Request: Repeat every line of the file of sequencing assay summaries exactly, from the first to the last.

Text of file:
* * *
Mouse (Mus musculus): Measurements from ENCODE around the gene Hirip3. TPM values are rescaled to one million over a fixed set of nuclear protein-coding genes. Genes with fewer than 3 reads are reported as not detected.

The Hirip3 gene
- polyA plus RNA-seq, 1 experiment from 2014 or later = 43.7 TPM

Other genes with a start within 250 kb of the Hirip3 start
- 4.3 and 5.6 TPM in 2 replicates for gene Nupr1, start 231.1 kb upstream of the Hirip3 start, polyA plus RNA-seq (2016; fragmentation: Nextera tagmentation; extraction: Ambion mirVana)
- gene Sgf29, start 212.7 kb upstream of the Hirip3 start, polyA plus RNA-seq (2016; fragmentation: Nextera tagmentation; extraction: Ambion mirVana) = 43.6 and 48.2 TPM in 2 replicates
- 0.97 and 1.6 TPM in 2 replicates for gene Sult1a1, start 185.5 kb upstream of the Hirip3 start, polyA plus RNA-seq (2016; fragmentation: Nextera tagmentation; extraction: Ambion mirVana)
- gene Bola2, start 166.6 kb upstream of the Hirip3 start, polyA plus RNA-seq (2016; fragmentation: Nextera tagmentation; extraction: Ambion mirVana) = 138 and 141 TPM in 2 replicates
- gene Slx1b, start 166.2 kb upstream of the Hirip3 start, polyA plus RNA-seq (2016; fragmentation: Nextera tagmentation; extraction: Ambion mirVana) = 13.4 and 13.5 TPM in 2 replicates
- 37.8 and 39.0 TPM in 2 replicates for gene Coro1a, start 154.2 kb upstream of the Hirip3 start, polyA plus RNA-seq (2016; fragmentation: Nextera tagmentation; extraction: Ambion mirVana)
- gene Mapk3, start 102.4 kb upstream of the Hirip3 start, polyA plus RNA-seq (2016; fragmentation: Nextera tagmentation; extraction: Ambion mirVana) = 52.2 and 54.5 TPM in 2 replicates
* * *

Mouse (Mus musculus): Measurements from ENCODE around the gene Hirip3. TPM values are rescaled to one million over a fixed set of nuclear protein-coding genes. Genes with fewer than 3 reads are reported as not detected.

The Hirip3 gene
- polyA plus RNA-seq, 1 experiment from 2014 or later = 43.7 TPM

Other genes with a start within 250 kb of the Hirip3 start
- 4.3 and 5.6 TPM in 2 replicates for gene Nupr1, start 231.1 kb upstream of the Hirip3 start, polyA plus RNA-seq (2016; fragmentation: Nextera tagmentation; extraction: Ambion mirVana)
- gene Sgf29, start 212.7 kb upstream of the Hirip3 start, polyA plus RNA-seq (2016; fragmentation: Nextera tagmentation; extraction: Ambion mirVana) = 43.6 and 48.2 TPM in 2 replicates
- 0.97 and 1.6 TPM in 2 replicates for gene Sult1a1, start 185.5 kb upstream of the Hirip3 start, polyA plus RNA-seq (2016; fragmentation: Nextera tagmentation; extraction: Ambion mirVana)
- gene Bola2, start 166.6 kb upstream of the Hirip3 start, polyA plus RNA-seq (2016; fragmentation: Nextera tagmentation; extraction: Ambion mirVana) = 138 and 141 TPM in 2 replicates
- gene Slx1b, start 166.2 kb upstream of the Hirip3 start, polyA plus RNA-seq (2016; fragmentation: Nextera tagmentation; extraction: Ambion mirVana) = 13.4 and 13.5 TPM in 2 replicates
- 37.8 and 39.0 TPM in 2 replicates for gene Coro1a, start 154.2 kb upstream of the Hirip3 start, polyA plus RNA-seq (2016; fragmentation: Nextera tagmentation; extraction: Ambion mirVana)
- gene Mapk3, start 102.4 kb upstream of the Hirip3 start, polyA plus RNA-seq (2016; fragmentation: Nextera tagmentation; extraction: Ambion mirVana) = 52.2 and 54.5 TPM in 2 replicates